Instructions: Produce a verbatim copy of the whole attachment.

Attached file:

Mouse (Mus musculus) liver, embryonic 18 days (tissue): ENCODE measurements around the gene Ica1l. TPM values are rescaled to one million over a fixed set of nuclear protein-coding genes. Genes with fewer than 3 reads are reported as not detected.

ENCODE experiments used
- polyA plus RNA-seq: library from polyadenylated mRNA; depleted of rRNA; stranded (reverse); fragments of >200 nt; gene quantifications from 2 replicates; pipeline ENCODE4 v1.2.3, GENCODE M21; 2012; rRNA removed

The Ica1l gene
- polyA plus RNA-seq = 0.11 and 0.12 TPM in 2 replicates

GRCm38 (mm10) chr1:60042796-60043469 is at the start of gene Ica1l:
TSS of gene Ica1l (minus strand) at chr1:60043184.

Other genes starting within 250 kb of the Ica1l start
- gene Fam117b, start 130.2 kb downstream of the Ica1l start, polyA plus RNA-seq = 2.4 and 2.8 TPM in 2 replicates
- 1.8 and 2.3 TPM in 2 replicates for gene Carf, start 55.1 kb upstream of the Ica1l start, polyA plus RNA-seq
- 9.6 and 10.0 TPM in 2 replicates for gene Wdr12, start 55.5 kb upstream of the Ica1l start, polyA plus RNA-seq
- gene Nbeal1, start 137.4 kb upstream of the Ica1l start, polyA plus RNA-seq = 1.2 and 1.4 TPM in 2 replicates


Mouse (Mus musculus) liver, embryonic 18 days (tissue): ENCODE measurements around the gene Ica1l. TPM values are rescaled to one million over a fixed set of nuclear protein-coding genes. Genes with fewer than 3 reads are reported as not detected.

ENCODE experiments used
- polyA plus RNA-seq: library from polyadenylated mRNA; depleted of rRNA; stranded (reverse); fragments of >200 nt; gene quantifications from 2 replicates; pipeline ENCODE4 v1.2.3, GENCODE M21; 2012; rRNA removed

The Ica1l gene
- polyA plus RNA-seq = 0.11 and 0.12 TPM in 2 replicates

GRCm38 (mm10) chr1:60042796-60043469 is at the start of gene Ica1l:
TSS of gene Ica1l (minus strand) at chr1:60043184.

Other genes starting within 250 kb of the Ica1l start
- gene Fam117b, start 130.2 kb downstream of the Ica1l start, polyA plus RNA-seq = 2.4 and 2.8 TPM in 2 replicates
- 1.8 and 2.3 TPM in 2 replicates for gene Carf, start 55.1 kb upstream of the Ica1l start, polyA plus RNA-seq
- 9.6 and 10.0 TPM in 2 replicates for gene Wdr12, start 55.5 kb upstream of the Ica1l start, polyA plus RNA-seq
- gene Nbeal1, start 137.4 kb upstream of the Ica1l start, polyA plus RNA-seq = 1.2 and 1.4 TPM in 2 replicates